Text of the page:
Table of Contents

5.3.3 Inlet Capacity

The capacity of the various categories of drainage inlets can vary significantly depending on a number of factors such as road geometry, size and configuration of the inlet and the amount of depression allowed in the gutter adjacent to the kerb opening. In addition to the geometric influences, the capacity of inlets can be reduced by the presence of debris and detritus under storm conditions, which can result in partial blockage of the drainage inlet and the design must allow for this, see Section 5.5.3 – Blockage.

A flush inlet is one in which the normal gutter cross-section is continued through the location of the inlet without any alteration to the cross-sectional shape.

A depressed inlet is one in which the crossfall of the gutter is increased locally, so that the grade of the kerb invert is depressed for the length of the inlet. Depressed inlets provide greater efficiency than flush inlets primarily because the modified gutter shape contains a greater proportion of the overall gutter flow in the area where the inlet is located. Depressed inlets are generally shown on the drawings with suitable transitions.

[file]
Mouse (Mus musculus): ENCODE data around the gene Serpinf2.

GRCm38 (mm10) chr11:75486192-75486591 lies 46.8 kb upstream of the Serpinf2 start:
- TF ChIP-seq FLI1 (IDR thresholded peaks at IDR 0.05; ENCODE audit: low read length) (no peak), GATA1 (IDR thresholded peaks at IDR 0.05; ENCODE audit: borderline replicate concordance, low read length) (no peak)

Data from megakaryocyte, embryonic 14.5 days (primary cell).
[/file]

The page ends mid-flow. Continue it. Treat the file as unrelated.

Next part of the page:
The gradient of the road (which typically is also that of the gutter) impacts on the performance of an inlet. As the gradient increases, so too does the velocity of flow within the gutter. Side entry inlets rely on flows being redirected into the opening, so as the velocity increases, it becomes increasingly difficult to redirect and capture these flows. Aprons with deflectors (Figure 5.8) are sometimes used to assist with capture, but their effectiveness varies.

Figure 5.8: Deflector apron slab

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Grated inlets are also impacted by steeper gradients and flows across the top of the inlet can eventually reach velocities where they bounce across the entire length of the grate. This needs to be considered by the designer in the grate design.

The size and configuration of drainage inlets can vary greatly and so with it their ability to capture flows. Many inlet structures have had their capture rates independently tested over a variety of gradients and crossfalls to produce performance curves. Examples of performance curves used in Victoria are shown in Appendix A. Due to the number of different drainage inlet configurations, it is beyond the scope of this Guide to provide a comprehensive list of performance curves. Designers should check with their local jurisdiction regarding availability and use of this information.

Section 5.5 – Design Theory provides empirical relationships for calculating the capture characteristics of inlets where specific performance charts are not available.